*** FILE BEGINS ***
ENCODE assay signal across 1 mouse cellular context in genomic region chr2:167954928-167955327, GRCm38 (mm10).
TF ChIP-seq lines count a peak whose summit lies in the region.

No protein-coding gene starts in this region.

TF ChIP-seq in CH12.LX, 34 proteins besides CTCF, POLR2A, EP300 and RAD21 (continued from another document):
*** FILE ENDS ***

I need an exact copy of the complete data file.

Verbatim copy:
ENCODE assay signal across 1 mouse cellular context in genomic region chr2:167954928-167955327, GRCm38 (mm10).
TF ChIP-seq lines count a peak whose summit lies in the region.

No protein-coding gene starts in this region.

TF ChIP-seq in CH12.LX, 34 proteins besides CTCF, POLR2A, EP300 and RAD21 (continued from another document):